- The Metaverse was another big theme of the last couple of years, as COVID lockdowns meant people had to find new ways of consuming entertainment. As well as games and social apps, a growing number of mainstream music events took place in the metaverse, with artists including the Foo Fighters, Travis Scott, Justin Bieber and Ariana Grande. The metaverse integrates well with blockchain, with NFTs providing new ways to sell tickets and offer holder-only perks. And, of course, advances in xR only make the metaverse more lifelike and accessible.
How Might These Technologies Impact Employment?
These technologies are not just iterations on previous innovation. They offer fundamental change in the way we access different services. Crypto and blockchain enable peer-to-peer interactions, removing the reliance on third parties (which comes with hidden costs and loss of privacy) that is the foundation of Web2. AI allows analysis and processing of information with a level of power that enables entirely new use cases. And xR gives us a way to interact with digital services that is as different to conventional user interfaces as TV and film is to books.
As such, they promise to completely change the way we access work, as well as every other area of life. The implications are too far-reaching to summarise, but can perhaps be illustrated with an example.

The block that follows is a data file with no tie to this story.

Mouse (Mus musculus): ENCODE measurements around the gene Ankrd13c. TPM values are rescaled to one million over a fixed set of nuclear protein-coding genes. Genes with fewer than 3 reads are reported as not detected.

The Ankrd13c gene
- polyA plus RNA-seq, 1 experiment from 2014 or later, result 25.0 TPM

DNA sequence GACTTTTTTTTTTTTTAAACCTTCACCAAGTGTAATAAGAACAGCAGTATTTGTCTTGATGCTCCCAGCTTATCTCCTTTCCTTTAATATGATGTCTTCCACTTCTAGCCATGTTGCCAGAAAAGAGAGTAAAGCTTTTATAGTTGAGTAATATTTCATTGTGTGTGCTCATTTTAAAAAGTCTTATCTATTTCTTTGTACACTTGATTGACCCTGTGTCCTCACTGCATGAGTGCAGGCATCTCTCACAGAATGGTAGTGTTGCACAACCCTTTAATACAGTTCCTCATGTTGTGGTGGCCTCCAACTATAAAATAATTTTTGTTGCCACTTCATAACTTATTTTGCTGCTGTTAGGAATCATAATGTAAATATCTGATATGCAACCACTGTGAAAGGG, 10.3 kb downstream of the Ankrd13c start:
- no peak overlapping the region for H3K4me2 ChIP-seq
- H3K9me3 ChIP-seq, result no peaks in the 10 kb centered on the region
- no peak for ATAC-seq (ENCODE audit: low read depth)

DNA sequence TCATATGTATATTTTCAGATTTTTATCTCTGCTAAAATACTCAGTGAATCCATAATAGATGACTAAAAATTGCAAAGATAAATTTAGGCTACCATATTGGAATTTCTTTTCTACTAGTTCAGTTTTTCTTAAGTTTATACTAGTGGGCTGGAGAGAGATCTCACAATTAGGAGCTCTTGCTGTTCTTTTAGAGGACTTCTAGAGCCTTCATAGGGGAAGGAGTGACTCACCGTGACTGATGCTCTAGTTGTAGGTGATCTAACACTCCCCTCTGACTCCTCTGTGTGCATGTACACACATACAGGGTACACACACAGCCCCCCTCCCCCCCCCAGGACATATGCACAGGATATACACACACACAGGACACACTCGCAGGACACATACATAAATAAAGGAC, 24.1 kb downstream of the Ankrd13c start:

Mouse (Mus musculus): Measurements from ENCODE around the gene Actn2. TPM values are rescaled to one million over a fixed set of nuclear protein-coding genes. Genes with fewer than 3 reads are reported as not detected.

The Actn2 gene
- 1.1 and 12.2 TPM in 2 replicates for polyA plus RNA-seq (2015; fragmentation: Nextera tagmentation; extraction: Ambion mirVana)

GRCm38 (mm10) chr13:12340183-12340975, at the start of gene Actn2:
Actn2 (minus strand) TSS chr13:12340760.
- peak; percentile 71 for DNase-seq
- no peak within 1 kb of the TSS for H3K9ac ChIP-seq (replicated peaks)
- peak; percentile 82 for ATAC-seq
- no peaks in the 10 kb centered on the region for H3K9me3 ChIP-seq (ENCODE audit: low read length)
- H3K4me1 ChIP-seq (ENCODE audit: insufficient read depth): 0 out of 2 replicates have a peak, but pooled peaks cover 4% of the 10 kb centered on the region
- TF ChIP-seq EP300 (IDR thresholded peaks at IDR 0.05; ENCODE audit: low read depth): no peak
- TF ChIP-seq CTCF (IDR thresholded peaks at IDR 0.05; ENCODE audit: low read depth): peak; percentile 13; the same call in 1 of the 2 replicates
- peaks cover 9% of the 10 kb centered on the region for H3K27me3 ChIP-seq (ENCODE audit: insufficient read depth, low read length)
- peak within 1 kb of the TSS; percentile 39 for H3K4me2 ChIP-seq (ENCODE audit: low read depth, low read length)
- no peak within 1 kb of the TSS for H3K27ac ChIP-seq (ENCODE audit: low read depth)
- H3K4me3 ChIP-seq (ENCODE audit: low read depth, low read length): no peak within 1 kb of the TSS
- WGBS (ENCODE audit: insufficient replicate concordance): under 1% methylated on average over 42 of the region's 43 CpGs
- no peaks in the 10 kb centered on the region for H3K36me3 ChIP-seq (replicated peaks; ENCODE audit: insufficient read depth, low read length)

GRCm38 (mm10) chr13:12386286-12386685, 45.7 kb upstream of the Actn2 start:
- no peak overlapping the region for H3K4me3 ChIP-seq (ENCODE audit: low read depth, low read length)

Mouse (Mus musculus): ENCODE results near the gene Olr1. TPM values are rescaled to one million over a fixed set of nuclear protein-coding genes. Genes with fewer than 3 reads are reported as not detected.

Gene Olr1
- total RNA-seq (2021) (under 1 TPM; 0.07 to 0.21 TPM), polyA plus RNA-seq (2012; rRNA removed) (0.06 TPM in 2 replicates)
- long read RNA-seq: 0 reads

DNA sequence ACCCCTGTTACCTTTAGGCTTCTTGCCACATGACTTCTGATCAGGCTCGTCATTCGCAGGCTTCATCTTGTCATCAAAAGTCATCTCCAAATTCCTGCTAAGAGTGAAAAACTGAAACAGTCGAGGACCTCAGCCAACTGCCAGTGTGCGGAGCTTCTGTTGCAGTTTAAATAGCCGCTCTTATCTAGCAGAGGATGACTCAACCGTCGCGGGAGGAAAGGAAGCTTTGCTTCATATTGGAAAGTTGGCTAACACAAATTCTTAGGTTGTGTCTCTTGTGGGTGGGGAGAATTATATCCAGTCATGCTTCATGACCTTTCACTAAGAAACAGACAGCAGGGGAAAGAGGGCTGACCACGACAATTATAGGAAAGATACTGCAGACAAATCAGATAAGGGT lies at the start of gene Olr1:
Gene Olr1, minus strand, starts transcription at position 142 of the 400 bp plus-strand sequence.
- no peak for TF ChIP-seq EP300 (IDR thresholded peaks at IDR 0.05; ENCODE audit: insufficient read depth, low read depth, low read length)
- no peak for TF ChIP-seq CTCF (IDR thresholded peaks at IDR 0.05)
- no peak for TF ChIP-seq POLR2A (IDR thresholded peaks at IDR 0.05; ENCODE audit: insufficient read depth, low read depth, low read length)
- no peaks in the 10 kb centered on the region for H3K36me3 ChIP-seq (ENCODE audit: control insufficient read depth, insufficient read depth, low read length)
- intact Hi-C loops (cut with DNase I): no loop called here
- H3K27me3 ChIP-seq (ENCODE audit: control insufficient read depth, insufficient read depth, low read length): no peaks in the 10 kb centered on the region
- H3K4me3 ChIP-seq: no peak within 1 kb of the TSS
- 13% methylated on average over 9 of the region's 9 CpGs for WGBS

It’s Monday morning, and you’re looking for a new job. In the past, this could be a lengthy, manual process of scouring jobs sites, composing targeted CVs and cover letters, sending them off, and waiting weeks for a response. Fortunately, it’s not the past any more.
You pull on a headset and instruct your AI assistant to find all the jobs on major websites that suit your skills, experience, and salary requirements. (Location is rarely a problem, since the vast majority of jobs in your sector can now be done remotely.) The AI filters thousands of possibilities and comes up with a long list of a few dozen of the best opportunities, displaying them as an array of cards hovering in front of you in your living room.
Using gestures, you give them a rough sort, picking out the ones you like the most and bringing them to the top. You instruct the AI to create a tailored CV and application based on your education and experience (which is recorded on the blockchain using soulbound tokens, to give prospective employers the proof they need) for the best five, and within a minute the documents are heading to five different employers. You decide to take a walk in the park while you wait for them to be processed, but you bring your headset with you in case you need it – these things don’t take long.